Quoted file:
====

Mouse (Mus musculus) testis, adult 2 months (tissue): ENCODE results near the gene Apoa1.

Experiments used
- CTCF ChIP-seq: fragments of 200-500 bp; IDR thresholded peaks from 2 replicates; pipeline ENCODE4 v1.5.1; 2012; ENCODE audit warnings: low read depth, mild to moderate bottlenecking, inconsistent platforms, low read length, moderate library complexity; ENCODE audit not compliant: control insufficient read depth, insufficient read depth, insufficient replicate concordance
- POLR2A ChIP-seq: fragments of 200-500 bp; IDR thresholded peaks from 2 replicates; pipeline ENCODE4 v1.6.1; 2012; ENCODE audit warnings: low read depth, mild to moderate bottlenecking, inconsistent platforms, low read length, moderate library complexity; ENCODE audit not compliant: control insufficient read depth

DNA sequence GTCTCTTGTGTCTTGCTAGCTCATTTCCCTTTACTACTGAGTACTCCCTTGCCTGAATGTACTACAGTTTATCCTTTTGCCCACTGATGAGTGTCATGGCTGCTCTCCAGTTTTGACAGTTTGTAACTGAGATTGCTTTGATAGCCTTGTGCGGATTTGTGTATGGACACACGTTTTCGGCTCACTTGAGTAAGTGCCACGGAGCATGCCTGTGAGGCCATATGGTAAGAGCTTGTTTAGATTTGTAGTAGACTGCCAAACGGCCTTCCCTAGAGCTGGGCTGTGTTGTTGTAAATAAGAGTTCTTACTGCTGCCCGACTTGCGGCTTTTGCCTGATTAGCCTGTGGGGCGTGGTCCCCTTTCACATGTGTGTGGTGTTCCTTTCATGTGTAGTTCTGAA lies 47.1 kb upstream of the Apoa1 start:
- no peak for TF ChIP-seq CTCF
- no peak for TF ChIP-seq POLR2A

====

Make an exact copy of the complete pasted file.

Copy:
Mouse (Mus musculus) testis, adult 2 months (tissue): ENCODE results near the gene Apoa1.

Experiments used
- CTCF ChIP-seq: fragments of 200-500 bp; IDR thresholded peaks from 2 replicates; pipeline ENCODE4 v1.5.1; 2012; ENCODE audit warnings: low read depth, mild to moderate bottlenecking, inconsistent platforms, low read length, moderate library complexity; ENCODE audit not compliant: control insufficient read depth, insufficient read depth, insufficient replicate concordance
- POLR2A ChIP-seq: fragments of 200-500 bp; IDR thresholded peaks from 2 replicates; pipeline ENCODE4 v1.6.1; 2012; ENCODE audit warnings: low read depth, mild to moderate bottlenecking, inconsistent platforms, low read length, moderate library complexity; ENCODE audit not compliant: control insufficient read depth

DNA sequence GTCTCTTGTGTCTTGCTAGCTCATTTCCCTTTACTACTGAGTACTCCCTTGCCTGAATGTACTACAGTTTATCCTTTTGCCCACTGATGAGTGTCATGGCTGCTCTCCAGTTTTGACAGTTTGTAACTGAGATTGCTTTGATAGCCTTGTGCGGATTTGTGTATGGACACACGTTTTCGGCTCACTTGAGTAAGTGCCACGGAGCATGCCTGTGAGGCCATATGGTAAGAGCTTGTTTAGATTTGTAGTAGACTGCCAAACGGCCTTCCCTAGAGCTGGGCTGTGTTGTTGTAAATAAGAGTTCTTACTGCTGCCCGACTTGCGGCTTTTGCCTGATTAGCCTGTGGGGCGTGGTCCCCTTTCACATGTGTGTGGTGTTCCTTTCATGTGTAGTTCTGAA lies 47.1 kb upstream of the Apoa1 start:
- no peak for TF ChIP-seq CTCF
- no peak for TF ChIP-seq POLR2A